Intestinal parasites in 1,500-year-old pots reveal ‘portable toilets’ used by Ancient Romans

If you’ve ever wondered how Ancient Romans answered the call to nature, look no further. A new study shows that identifying intestinal species in 1,500-year-old pots allowed scientists to determine which ones were actually chamber pots — or portable toilets.

“Conical pots of this type have been recognized quite widely in the Roman Empire and in the absence of other evidence they have often been called storage jars. The discovery of many in or near public latrines had led to a suggestion that they might have been used as chamber pots, but until now proof has been lacking,” explains Roger Wilson, a professor in the University of Cambridge’s department of classical, Near Eastern and religious studies, in a statement. Wilson directed the Gerace archaeological project in Sicily where the pot was found.

Archaeologists studied crusty material from the inside of a ceramic pot dating back to the fifth century from a Roman villa site in Sicily, Italy. The team used microscopic techniques to identify potential intestinal parasites and found eggs belonging to whipworm — a five-centimeter species that live in the human species and pass on in feces. 

While 1,500 years had passed, the eggs stayed preserved because of minerals from urine and feces built up in layers on the inner surface of the pot creating a hard solid mass after repeated use.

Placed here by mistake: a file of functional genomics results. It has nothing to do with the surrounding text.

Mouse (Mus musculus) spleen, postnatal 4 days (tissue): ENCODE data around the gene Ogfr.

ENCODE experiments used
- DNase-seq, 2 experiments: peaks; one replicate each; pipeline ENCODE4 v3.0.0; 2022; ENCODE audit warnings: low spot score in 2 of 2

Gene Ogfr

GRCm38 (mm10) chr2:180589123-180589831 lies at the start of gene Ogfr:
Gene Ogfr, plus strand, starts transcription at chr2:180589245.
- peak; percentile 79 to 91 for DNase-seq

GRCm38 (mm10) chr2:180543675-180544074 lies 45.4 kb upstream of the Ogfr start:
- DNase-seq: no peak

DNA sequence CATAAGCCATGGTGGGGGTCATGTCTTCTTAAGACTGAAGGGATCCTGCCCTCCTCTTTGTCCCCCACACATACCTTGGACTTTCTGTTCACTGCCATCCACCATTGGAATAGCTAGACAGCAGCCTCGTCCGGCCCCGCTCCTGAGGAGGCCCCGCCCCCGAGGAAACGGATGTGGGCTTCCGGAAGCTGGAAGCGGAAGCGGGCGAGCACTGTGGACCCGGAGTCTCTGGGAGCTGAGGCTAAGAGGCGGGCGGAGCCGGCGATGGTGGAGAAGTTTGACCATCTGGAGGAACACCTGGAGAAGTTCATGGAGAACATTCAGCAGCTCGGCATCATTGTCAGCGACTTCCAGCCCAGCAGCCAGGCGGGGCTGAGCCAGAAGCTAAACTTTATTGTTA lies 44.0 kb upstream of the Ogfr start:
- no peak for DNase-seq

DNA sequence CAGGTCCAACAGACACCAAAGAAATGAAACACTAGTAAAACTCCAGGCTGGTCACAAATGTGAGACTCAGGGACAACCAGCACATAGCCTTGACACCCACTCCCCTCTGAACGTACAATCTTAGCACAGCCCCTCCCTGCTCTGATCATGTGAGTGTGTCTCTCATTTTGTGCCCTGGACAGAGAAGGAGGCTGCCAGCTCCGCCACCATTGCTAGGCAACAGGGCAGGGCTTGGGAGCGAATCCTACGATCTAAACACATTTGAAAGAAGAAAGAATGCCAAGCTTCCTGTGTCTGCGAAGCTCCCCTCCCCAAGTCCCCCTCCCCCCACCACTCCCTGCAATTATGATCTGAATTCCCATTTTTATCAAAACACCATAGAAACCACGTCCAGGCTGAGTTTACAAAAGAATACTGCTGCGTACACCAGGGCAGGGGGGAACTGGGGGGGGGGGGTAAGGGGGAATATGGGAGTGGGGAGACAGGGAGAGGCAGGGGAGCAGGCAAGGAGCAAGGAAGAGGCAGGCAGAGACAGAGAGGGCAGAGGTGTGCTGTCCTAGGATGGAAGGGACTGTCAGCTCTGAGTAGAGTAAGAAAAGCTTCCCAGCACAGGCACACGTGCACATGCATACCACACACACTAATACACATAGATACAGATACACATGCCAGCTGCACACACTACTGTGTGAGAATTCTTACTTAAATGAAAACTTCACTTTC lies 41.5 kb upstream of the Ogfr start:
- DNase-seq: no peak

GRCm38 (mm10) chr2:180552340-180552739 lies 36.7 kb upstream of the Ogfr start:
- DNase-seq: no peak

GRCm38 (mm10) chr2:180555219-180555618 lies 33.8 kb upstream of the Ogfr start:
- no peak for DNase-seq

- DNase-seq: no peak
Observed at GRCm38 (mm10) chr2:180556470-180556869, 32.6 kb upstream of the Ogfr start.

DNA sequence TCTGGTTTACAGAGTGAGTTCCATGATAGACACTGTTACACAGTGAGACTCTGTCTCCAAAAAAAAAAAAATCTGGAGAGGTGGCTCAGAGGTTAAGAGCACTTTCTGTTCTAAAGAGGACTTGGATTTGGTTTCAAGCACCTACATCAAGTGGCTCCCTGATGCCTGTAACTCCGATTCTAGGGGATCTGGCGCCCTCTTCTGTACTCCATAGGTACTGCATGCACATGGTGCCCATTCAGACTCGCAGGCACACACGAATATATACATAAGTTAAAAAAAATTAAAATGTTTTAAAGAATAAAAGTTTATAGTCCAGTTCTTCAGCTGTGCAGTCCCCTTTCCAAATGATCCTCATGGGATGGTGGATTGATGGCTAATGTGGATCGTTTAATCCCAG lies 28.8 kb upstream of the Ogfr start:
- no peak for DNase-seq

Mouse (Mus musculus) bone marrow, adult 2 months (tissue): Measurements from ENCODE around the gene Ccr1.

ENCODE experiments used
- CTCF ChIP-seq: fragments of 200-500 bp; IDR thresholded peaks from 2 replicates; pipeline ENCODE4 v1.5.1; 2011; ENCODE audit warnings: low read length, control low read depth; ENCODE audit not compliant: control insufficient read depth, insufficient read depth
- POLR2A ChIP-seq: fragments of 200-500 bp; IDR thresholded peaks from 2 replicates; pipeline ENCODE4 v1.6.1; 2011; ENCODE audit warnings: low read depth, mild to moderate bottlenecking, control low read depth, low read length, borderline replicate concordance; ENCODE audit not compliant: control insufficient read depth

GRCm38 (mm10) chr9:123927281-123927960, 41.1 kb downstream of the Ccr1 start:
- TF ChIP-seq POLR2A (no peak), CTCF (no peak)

Chamber pot of the 5th century CE from the Roman villa at Gerace, Sicily (Italy). Scale: 10 cm. (Credit: Roger Wilson)

“This pot came from the baths complex of a Roman villa. It seems likely that those visiting the baths would have used this chamber pot when they wanted to go to the toilet, as the baths lacked a built latrine of its own. Clearly, convenience was important to them,” explains Piers Mitchell, the parasites expert who led the study in the laboratory. “Where Roman pots in museums are noted to have these mineralized concretions inside the base, they can now be sampled using our technique to see if they were also used as chamber pots.”

The technique will only work if at least one of the people using the chamber pot was infected by intestinal parasites. Although if Romans were commonly infected with intestinal parasites, there is a high chance the approach will identify most chamber pots if crust deposits were preserved.

The study is published in the Journal of Archaeological Science: Reports.


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About the Author

Jocelyn Solis-Moreira

Jocelyn is a New York-based science journalist whose work has appeared in Discover Magazine, Health, and Live Science, among other publications. She holds a Master’s of Science in Psychology with a concentration in behavioral neuroscience and a Bachelor’s of Science in integrative neuroscience from Binghamton University. Jocelyn has reported on several medical and science topics ranging from coronavirus news to the latest findings in women’s health.

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